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Jewish World Review /Jan. 17, 1999 /25 Teves, 5759

Tony Snow

Tony Snow Don't be fooled, folks

(JWR) --- (http://www.jewishworldreview.com) AMERICANS LIKELY WILL PERCEIVE two messages during this year's State of the Union Address. First, they will hear that things are going swimmingly in our great Republic.

You don't have to think long or hard to come up with success stories: The economy continues to boom, despite a stock market with the hiccups. America dominates the global stage, much to the chagrin of enemies abroad.

At home, we have tamed problems we considered intractable just a decade ago. Pick any vexing social ill -- crime, teen-age crime, out-of-wedlock births, drug abuse, infant mortality, divorce, etc. -- and you'll find the rates heading downward.

Positive indicators, on the other hand, have zoomed toward the heavens: Academic achievement scores, up. Worker productivity, up. Home ownership, up. Employment, up. Wages, up. Benefits, up.

Bill Clinton will do what any president would do under the circumstances. He will crow about good times and insinuate that Congress ought to do his will. This is how all State of the Union addresses work, and it explains why they are such colossal bores.

The speech attempts to transform the dull statistical columns of the federal budget into a symphonic score -- a feat that is as impossible as alchemy. Not one is memorable for politics or oratory. This would include the one I helped write.

But beneath the dreary recitation of programs and promises one will be able to detect a second message this year -- one that politicians will transmit with body language and outward behavior; with their cheers, huzzahs and pointed silences.

Washington, you see, is a town on edge -- rife with tension, cleaved by pandemic distrust and exhausted by the carnal peregrinations of the commander in chief. To liven the drama, an accused man will offer goodies to his jury, the Senate. According to historian/Capitol Hill denizen Al Felzenberg, Andrew Johnson successfully bribed his way out of impeachment, using the powers and emoluments at his disposal.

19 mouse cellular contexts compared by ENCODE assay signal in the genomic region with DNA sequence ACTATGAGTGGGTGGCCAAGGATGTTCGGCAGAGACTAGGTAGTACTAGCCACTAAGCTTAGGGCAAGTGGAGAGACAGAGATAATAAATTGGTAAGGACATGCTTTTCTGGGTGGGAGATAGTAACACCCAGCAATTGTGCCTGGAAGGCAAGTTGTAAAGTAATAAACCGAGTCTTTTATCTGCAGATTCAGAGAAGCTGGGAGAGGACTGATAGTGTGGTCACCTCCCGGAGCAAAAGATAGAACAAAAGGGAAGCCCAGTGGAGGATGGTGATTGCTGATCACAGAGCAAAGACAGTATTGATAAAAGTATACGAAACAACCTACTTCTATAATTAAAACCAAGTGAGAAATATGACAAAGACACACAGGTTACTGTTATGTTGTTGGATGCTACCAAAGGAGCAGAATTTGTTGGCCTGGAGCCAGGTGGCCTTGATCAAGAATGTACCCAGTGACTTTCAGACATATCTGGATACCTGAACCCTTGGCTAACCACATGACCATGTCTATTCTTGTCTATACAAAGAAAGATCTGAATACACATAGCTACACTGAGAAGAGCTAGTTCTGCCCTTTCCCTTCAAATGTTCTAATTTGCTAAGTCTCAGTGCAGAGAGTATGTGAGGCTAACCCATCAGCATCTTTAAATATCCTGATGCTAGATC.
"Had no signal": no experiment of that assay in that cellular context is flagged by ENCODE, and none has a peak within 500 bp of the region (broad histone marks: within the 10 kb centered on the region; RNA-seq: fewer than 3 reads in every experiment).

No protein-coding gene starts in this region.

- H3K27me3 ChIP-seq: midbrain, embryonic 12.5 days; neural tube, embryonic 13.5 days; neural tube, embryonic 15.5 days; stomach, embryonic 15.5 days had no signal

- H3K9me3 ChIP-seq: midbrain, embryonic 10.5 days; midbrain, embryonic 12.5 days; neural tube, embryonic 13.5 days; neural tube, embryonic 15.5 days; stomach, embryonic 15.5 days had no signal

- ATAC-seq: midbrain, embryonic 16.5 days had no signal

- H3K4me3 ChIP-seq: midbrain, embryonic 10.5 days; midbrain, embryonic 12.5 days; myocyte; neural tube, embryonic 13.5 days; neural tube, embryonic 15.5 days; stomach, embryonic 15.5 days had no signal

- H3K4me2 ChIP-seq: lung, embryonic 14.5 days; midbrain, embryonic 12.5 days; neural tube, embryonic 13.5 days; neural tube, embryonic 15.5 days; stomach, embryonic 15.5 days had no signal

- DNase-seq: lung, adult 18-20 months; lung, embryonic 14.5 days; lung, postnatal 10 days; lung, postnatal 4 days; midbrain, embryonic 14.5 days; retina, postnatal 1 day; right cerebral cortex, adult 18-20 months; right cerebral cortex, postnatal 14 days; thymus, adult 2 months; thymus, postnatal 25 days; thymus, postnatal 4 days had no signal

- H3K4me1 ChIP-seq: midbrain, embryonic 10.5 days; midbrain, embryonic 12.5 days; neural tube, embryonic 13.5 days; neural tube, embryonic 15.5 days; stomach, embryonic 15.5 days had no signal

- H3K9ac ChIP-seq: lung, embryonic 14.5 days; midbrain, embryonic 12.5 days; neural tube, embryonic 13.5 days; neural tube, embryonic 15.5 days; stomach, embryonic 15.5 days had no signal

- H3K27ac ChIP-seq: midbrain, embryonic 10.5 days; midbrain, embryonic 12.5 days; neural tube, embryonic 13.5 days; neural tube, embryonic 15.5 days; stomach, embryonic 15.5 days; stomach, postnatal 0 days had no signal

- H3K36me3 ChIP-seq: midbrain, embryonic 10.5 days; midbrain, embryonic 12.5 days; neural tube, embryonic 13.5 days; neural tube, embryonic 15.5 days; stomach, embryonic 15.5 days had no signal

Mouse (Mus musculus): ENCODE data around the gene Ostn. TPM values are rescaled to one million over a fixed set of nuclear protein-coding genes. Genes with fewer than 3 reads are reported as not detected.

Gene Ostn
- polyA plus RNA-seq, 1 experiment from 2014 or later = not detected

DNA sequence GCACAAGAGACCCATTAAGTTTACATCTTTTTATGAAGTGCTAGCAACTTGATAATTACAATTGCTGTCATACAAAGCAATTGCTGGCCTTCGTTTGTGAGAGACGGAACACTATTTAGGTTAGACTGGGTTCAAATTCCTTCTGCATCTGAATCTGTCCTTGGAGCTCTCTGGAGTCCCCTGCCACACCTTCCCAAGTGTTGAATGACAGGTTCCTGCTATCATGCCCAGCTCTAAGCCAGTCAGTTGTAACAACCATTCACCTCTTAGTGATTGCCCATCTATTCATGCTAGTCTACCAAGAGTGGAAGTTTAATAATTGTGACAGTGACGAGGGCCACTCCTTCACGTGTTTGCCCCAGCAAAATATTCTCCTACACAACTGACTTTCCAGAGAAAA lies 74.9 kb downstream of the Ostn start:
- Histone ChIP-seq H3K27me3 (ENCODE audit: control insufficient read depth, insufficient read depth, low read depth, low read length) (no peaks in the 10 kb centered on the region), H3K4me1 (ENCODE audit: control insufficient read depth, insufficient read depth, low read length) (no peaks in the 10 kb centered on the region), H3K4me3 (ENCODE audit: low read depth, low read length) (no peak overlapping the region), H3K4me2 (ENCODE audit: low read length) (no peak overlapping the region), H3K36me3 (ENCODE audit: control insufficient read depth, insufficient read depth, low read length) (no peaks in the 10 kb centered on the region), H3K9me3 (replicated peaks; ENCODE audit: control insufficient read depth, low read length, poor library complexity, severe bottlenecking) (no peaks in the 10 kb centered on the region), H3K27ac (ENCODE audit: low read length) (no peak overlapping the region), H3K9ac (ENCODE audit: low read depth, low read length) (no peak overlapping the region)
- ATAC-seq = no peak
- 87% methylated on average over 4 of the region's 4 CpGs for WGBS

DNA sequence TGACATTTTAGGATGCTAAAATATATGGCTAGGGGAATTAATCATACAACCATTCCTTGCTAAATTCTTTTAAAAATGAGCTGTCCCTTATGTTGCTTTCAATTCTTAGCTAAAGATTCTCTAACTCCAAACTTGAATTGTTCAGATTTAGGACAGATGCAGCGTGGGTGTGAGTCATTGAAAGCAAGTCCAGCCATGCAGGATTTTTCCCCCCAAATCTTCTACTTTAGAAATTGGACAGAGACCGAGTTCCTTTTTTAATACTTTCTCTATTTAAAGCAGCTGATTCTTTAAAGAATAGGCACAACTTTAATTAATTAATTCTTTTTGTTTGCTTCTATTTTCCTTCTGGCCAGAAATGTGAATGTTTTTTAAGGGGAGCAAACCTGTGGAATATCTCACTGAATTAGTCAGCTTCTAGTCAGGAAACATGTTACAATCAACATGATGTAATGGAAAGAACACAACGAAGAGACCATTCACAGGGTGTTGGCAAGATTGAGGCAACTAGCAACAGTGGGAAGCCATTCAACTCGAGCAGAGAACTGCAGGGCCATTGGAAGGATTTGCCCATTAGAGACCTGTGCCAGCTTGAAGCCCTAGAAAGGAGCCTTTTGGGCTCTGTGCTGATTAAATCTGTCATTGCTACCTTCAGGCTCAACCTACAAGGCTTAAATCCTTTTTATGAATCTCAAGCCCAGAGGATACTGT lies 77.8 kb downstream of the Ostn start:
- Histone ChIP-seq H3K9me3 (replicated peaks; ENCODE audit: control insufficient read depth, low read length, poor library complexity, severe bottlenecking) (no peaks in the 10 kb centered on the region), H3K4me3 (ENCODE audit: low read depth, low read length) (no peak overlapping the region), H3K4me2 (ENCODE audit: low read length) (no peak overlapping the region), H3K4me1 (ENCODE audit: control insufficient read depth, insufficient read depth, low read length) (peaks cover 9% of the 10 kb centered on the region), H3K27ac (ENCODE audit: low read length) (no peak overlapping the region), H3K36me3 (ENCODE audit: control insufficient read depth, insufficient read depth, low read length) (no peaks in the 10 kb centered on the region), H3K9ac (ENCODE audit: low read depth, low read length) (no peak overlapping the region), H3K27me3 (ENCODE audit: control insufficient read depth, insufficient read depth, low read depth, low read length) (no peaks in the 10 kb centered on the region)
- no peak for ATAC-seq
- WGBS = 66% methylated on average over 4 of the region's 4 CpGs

The combination of battle fatigue and potential conflicts could give television viewers an opportunity to see something almost never witnessed at these fetes: empty seats.

Politicos are weary, drained and confused. Never in American annals has political viciousness danced cheek-to-cheek with good times. In the Age of Clinton, the nation's capital has become a den of vipers, and he has mastered the art of rousing the asps to fits of blind fury.

Often, outsiders play the role of provocateurs. James Carville has become wealthy by conducting personal hits on his political foes. Larry Flynt, abetted by investigative reporter Dan Moldea, has attempted to blackmail Republicans into cutting Clinton free.

These wildings have produced tragic and comic results. Some Republicans are on the verge of nervous breakdowns for fear of what Flynt might reveal. A lot of other GOP pols suddenly have crawled to their wives, making confessions and begging forgiveness.

The paralyzed pornographer has brought home to many the high price of hypocrisy -- but in threatening his ideological enemies, he has ventured beyond tin-pot moralizing and into extortion.

The president has spent several years decrying the politics of personal destruction, but the contagion has spread almost in concert with his sermonizing. Just look back: When the House Government Reform and Oversight Committee probed Clinton, committee chairman Dan Burton suddenly found himself the object of derision. First came baseless charges of meddling in international politics; then came a truthful revelation that he fathered a child during an adulterous affair years ago and has paid child support since.

Henry Hyde, upon assuming control of the impeachment process, got thumped by stories revealing a 30-year-old extramarital affair. Bob Livingston became speaker, then a victim. Bob Barr, the bete noir of the liberal establishment, was nicked by revelations concerning his first wife. Bill Clinger and Jim Leach, two of the most pleasant men to serve on the Hill in recent years, also suffered hit and run encounters from Minions of Bill.

The skein of shattered lives stretches way beyond Capitol Hill, however. Paula Jones, Billy Dale, Elizabeth Ward Gracen and virtually every conservative think tank or advocacy group have gotten IRS audits. The press received unflattering information about Linda Tripp, Monica Lewinsky, Kathleen Willey and Paula Jones.

The most harshly partisan pols in Washington have come to regard the present affair as a holy war, in which victory matters more than propriety.

This gang-war tableau provides the backdrop for the president's speech. The Union is sound; its people remain good, strong, industrious and optimistic.

But Washington? That's a different picture. The capital is a town that needs a good hosing down.


01/14/99: Must a pol be ‘baaaad’ in order to get elected?
01/12/99: Jumpin’ Jack (Kemp)
01/08/99 : Hot air in the Windy City

©1999, Creators Syndicate